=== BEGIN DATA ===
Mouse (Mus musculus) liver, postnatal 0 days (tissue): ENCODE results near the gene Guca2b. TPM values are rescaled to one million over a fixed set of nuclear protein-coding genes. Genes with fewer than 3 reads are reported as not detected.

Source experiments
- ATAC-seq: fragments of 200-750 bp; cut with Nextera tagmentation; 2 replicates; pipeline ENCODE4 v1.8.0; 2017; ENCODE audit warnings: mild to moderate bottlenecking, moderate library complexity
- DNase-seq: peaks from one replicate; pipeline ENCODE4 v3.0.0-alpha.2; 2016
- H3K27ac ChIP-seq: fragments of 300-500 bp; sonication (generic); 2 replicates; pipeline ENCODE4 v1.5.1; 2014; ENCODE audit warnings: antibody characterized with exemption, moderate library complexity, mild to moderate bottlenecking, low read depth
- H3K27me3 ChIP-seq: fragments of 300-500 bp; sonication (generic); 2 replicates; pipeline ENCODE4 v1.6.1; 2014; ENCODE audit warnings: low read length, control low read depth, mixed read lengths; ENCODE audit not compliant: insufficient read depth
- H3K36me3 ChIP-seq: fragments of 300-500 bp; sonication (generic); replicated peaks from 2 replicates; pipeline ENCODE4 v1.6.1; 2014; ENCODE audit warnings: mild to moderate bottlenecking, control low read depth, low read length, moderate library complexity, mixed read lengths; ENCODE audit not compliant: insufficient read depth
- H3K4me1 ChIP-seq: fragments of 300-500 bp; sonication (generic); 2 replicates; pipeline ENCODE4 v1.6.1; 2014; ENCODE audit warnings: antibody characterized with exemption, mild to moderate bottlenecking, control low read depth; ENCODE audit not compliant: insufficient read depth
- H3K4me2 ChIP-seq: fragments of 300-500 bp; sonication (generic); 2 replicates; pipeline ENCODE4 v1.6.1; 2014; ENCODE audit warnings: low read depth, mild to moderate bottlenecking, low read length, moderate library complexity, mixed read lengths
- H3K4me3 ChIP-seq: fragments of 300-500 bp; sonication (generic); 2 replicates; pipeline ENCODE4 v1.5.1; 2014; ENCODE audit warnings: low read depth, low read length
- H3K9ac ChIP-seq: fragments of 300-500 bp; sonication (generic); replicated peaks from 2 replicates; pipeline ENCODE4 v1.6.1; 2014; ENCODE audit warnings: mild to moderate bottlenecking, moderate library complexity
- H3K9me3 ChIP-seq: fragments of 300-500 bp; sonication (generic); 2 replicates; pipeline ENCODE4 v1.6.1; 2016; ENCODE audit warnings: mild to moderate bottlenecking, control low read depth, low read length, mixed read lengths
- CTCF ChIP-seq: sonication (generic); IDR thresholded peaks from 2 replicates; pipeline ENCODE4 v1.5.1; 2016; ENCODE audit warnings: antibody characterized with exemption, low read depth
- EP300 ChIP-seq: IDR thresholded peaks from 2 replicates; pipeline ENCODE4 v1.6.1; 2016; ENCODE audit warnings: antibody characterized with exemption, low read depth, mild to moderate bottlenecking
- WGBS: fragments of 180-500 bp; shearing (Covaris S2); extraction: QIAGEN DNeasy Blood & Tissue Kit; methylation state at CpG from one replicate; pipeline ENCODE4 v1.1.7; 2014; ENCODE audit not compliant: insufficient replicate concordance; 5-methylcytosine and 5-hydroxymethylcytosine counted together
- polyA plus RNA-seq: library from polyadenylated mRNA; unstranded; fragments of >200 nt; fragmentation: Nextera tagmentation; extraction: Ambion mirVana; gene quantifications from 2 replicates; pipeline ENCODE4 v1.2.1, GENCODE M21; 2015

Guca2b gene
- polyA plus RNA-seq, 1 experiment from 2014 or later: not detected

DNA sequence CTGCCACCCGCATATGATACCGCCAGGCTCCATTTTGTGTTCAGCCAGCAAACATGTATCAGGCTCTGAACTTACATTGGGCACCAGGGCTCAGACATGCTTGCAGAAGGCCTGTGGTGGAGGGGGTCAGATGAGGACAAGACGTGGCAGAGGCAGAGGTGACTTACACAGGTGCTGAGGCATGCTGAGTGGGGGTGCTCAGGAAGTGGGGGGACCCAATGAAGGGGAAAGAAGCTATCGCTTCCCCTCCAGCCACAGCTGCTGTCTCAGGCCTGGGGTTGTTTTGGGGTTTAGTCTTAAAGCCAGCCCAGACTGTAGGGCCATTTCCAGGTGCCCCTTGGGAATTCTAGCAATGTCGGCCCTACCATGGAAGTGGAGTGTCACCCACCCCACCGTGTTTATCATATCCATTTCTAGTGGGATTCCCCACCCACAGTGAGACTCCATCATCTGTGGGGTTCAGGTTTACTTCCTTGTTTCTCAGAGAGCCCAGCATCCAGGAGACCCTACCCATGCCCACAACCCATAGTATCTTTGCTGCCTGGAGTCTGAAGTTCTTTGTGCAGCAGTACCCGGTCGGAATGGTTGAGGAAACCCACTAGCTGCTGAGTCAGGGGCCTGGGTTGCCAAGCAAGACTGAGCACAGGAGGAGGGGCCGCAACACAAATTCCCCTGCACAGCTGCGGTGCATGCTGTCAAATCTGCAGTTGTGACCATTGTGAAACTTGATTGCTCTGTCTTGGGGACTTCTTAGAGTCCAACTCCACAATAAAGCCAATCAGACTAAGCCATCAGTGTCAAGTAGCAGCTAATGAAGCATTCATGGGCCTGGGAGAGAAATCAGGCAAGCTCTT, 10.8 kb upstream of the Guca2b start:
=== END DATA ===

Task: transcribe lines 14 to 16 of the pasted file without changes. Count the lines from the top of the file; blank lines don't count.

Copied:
- EP300 ChIP-seq: IDR thresholded peaks from 2 replicates; pipeline ENCODE4 v1.6.1; 2016; ENCODE audit warnings: antibody characterized with exemption, low read depth, mild to moderate bottlenecking
- WGBS: fragments of 180-500 bp; shearing (Covaris S2); extraction: QIAGEN DNeasy Blood & Tissue Kit; methylation state at CpG from one replicate; pipeline ENCODE4 v1.1.7; 2014; ENCODE audit not compliant: insufficient replicate concordance; 5-methylcytosine and 5-hydroxymethylcytosine counted together
- polyA plus RNA-seq: library from polyadenylated mRNA; unstranded; fragments of >200 nt; fragmentation: Nextera tagmentation; extraction: Ambion mirVana; gene quantifications from 2 replicates; pipeline ENCODE4 v1.2.1, GENCODE M21; 2015